Conventional agriculture isn’t cheap. From the use of artificial fertilizer and pesticides to the obesity epidemic, our current food system has a number of hidden costs to the natural environment and human health, far outweighing the benefits of cheap food.
The cost of soil erosion in Brazil, for example, is US$242 million per year in the state of Paraná and US$212 million per year in the state of São Paulo, according to researchers at the Universidade Estadual de Londrina.
And researchers from the McKinsey Global Institute estimate that excess weight and obesity comes at a price tag of US$2 trillion in global healthcare costs.
These costs aren’t paid for at the grocery checkout counter, but eaters and consumers still bear the brunt of this financial burden through taxes and healthcare costs.
Projects like The Economics of Ecosystems and Biodiversity (TEEB) Agriculture & Food (AgFood) project work to estimate these hidden costs of the food system through a method called true cost accounting.
Through TEEBAgFood, a team of economists, business leaders, agriculturalists, and biodiversity and ecosystem experts is reviewing the economic interdependencies between human systems such as irrigation and labor, agriculture and food systems, and biodiversity and ecosystems.
The TEEBAgFood project drafted a concept note that analyzes the social, environmental, economic, and health-related costs and benefits of these systems to develop a tool for governments and businesses to improve decision-making. According to TEEBAgFood, farmers are rarely incentivized to protect biodiversity; instead, they are rewarded for short-term gains such as increasing yields and expanding agricultural land.
Furthermore, increasing demand for food, especially meat, from the burgeoning middle class will create “consequences in the form of health impacts and water scarcity that will create tipping points for action by governments and societies. The cost to companies and investors will be significant.” Agriculture is a large contributor to greenhouse gas emissions, and climate change poses daunting challenges to smallholder farmers.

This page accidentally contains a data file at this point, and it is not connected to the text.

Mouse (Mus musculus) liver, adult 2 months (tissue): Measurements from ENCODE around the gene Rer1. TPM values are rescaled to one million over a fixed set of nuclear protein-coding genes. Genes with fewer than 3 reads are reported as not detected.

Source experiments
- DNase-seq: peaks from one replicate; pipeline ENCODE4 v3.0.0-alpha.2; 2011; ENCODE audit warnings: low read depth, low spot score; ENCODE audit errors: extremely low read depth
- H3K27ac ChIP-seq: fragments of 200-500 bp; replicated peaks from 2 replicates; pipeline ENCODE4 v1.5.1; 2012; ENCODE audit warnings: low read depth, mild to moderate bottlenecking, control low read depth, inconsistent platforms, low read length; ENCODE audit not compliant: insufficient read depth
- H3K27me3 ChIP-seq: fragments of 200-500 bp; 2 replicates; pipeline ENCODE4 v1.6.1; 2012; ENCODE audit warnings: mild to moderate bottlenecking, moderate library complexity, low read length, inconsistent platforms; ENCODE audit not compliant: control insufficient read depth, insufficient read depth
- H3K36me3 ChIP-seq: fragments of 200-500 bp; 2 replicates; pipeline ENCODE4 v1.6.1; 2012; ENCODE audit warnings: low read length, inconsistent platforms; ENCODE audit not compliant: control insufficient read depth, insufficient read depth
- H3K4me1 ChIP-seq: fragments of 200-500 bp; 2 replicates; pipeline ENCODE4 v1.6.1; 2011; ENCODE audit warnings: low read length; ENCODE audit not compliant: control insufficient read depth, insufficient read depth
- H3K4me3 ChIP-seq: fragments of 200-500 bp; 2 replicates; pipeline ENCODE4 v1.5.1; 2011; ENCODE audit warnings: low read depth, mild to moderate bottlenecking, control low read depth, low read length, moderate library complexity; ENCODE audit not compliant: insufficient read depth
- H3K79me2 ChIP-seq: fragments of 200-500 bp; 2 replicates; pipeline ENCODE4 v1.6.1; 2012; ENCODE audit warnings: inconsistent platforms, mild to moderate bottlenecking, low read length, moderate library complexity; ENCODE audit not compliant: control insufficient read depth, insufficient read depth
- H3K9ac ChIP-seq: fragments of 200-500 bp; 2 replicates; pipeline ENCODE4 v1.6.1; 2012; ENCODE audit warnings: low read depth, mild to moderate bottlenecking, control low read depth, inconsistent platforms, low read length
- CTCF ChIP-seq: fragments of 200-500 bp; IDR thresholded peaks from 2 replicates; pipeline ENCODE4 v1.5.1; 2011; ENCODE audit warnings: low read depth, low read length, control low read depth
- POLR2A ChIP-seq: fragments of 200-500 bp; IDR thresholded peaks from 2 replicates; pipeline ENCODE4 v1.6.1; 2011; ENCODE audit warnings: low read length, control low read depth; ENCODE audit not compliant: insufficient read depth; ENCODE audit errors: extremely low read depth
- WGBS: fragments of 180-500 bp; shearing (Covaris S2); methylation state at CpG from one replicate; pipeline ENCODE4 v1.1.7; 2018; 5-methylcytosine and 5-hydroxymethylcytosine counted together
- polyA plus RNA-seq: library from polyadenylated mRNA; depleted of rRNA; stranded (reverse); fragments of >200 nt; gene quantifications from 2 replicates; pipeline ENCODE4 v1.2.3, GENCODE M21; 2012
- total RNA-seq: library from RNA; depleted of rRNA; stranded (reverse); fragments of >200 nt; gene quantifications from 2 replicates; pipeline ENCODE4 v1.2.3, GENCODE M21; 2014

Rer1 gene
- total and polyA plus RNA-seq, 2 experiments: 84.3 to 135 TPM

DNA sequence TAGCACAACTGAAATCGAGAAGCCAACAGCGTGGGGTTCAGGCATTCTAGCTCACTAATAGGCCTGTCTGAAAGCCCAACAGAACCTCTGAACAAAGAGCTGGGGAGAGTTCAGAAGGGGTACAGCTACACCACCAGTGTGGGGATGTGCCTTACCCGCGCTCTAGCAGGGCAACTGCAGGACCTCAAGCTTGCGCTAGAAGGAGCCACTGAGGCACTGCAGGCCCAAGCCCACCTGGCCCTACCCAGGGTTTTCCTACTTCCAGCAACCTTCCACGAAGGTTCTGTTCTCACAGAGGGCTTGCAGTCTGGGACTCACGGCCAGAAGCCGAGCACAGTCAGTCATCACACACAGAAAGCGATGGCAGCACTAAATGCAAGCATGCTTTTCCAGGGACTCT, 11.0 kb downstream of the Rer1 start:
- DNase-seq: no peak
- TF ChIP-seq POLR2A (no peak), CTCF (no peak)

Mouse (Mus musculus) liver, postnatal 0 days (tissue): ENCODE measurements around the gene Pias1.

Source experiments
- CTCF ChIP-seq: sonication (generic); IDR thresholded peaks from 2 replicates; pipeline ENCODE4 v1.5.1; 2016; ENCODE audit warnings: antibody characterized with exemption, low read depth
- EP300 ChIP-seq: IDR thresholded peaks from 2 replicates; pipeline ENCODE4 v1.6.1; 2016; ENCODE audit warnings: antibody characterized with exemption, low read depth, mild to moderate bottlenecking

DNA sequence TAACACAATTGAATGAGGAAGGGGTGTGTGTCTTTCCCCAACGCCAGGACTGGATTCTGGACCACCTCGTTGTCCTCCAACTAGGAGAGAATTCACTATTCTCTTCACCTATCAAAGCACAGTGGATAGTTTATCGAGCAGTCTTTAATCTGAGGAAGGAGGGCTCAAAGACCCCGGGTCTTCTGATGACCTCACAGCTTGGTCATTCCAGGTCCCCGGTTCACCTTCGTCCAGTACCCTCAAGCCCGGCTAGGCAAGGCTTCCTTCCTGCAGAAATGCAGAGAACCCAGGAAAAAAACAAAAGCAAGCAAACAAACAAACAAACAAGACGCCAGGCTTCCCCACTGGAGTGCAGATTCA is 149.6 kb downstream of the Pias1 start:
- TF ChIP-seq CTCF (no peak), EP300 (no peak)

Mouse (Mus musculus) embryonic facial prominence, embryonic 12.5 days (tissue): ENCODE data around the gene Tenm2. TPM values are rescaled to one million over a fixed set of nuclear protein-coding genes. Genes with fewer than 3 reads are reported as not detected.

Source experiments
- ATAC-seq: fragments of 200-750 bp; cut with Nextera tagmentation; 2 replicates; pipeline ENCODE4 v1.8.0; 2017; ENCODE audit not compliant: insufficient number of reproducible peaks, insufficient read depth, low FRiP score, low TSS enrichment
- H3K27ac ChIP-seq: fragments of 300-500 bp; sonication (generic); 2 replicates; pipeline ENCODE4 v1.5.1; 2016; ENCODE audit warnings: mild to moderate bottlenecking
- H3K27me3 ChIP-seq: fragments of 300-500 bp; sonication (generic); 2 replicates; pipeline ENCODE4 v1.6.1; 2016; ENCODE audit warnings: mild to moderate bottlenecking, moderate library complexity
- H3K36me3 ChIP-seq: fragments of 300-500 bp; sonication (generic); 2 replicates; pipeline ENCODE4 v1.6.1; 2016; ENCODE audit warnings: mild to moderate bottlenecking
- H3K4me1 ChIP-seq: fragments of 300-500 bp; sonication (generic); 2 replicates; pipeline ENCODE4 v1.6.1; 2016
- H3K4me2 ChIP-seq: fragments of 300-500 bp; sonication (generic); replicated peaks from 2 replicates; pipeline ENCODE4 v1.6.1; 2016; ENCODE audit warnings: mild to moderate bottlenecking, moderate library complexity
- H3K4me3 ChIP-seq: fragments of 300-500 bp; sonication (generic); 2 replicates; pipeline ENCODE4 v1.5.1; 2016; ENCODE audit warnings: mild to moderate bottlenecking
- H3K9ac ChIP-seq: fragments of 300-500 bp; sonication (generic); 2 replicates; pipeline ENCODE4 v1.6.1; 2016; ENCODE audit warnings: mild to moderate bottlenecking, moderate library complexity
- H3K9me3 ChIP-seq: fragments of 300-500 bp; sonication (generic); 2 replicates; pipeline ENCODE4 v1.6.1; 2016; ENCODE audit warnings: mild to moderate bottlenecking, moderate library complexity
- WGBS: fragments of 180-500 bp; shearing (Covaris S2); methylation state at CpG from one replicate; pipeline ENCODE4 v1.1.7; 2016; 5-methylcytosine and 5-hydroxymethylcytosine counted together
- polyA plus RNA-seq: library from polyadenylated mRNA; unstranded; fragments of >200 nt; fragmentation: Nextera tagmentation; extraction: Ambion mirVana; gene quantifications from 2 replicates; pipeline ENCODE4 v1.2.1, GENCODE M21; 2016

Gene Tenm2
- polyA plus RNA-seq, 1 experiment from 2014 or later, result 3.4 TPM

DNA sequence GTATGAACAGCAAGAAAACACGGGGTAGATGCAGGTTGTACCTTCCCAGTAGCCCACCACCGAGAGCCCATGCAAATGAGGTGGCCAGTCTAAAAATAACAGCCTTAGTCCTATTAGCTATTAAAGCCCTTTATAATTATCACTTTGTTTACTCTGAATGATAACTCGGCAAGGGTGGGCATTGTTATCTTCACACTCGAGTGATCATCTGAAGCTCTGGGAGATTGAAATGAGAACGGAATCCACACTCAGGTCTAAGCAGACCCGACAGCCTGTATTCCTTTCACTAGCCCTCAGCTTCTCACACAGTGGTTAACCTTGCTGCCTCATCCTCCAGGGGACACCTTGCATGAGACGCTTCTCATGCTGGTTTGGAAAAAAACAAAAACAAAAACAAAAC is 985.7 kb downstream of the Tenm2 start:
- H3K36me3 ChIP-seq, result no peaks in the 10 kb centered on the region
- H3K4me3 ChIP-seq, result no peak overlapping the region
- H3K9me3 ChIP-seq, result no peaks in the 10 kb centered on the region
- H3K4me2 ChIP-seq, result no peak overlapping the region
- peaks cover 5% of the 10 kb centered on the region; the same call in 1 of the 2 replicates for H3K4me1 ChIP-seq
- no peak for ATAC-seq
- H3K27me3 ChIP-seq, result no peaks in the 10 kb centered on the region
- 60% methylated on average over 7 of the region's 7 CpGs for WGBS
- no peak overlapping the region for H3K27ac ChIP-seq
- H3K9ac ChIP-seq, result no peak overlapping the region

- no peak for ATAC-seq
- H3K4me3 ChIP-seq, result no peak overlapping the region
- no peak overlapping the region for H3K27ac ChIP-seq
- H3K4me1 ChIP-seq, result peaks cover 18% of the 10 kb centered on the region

Yet there is the potential to mitigate emissions across the entire food system, according to TEEBAgFood. Important ecosystem services—such as pollination, carbon storage, decomposition, and water purification—are often overlooked, or “invisible,” but estimating their economic value can incentivize farmers to become agents of change.
“Agriculture is arguably the highest policy priority on today's global political agenda, in recognition of its widespread impacts on food security, employment, climate change, human health, and severe environmental degradation,” says Alexander Müller, a leader of the TEEBAgFood project team. “I truly see this as being one of the most timely and important research initiatives in the field of sustainable agriculture.”
Step one of TEEBAgFood, already underway, is using a series of sector-specific, geographically widespread ‘feeder studies.' These studies are assessing the misplaced environmental and social costs of different agricultural commodities--rice, livestock, palm oil, inland fisheries, maize, and agroforestry. The results from these studies will be published in an Interim Report in October 2015.
Next, the study will produce a Scientific and Economic Foundations Report, building the theoretical context of the connections between business, agriculture, food, and biodiversity and ecosystems. A Policies, Procedure, and Consumption Report will then present a variety of viable production systems and policies, adjusted for multiple socioeconomic contexts. Finally, a Synthesis Report, supported by complementary communication strategies, will communicate the key findings and recommendations.
The United Nations Environment Programme (UNEP) TEEB Office will host the TEEB for Agriculture & Food expert workshop in Brussels from September 8-11, 2015. The workshop will feature discussions and workshops to achieve five main objectives: review a variety of existing studies on agricultural sectors that externalize a disproportionate share of costs; identify gaps and lessons learned; finalize a study framework for valuation; explore options for additional research; and agree on content, structure, and writing teams for two reports on ‘Scientific and Economic Foundations’ and ‘Policies: Production and Consumption.’